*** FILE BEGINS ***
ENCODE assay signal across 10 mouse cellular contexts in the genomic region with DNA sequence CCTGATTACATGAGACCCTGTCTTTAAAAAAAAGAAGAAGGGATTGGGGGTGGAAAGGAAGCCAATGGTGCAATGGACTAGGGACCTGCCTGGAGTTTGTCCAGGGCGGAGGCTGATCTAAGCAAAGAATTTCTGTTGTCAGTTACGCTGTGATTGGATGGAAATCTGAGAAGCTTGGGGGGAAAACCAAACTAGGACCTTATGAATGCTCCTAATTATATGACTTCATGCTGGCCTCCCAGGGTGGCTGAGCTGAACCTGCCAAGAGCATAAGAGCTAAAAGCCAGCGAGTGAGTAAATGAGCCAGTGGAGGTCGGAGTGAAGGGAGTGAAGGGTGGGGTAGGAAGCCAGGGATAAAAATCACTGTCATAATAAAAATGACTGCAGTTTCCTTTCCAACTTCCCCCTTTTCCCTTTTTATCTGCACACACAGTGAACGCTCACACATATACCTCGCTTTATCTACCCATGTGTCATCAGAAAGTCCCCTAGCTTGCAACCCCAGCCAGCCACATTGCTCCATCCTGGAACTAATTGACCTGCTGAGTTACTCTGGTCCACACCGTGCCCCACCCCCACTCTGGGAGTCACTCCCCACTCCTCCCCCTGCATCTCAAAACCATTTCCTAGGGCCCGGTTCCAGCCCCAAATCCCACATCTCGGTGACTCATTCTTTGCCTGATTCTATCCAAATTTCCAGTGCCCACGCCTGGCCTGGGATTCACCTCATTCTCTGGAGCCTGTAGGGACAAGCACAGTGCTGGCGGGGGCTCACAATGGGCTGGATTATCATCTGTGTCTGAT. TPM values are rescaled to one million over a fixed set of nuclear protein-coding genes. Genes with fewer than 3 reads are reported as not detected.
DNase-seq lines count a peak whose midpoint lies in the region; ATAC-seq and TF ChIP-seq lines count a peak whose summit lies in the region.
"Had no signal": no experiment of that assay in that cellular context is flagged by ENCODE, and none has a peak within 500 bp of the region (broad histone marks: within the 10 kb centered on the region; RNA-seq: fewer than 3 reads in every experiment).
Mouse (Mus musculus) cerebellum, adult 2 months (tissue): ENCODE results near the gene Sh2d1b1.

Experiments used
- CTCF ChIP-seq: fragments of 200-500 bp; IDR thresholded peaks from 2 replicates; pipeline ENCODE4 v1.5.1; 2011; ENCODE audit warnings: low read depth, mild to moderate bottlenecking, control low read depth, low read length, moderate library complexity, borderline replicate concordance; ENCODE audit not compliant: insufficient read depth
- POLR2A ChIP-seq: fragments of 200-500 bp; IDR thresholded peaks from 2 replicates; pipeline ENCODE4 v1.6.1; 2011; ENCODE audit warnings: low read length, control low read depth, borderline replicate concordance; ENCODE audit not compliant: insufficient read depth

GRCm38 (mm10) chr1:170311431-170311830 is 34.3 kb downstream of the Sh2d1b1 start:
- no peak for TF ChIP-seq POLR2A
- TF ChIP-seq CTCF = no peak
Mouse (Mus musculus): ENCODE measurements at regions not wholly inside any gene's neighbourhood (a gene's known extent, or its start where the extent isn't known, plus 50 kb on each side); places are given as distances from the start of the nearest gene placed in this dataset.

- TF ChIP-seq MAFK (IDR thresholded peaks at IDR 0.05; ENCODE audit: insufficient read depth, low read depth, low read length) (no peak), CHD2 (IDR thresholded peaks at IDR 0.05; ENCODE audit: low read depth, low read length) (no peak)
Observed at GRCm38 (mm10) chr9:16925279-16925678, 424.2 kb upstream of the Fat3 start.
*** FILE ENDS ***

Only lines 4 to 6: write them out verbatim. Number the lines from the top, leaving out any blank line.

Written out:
Mouse (Mus musculus) cerebellum, adult 2 months (tissue): ENCODE results near the gene Sh2d1b1.

Experiments used
- CTCF ChIP-seq: fragments of 200-500 bp; IDR thresholded peaks from 2 replicates; pipeline ENCODE4 v1.5.1; 2011; ENCODE audit warnings: low read depth, mild to moderate bottlenecking, control low read depth, low read length, moderate library complexity, borderline replicate concordance; ENCODE audit not compliant: insufficient read depth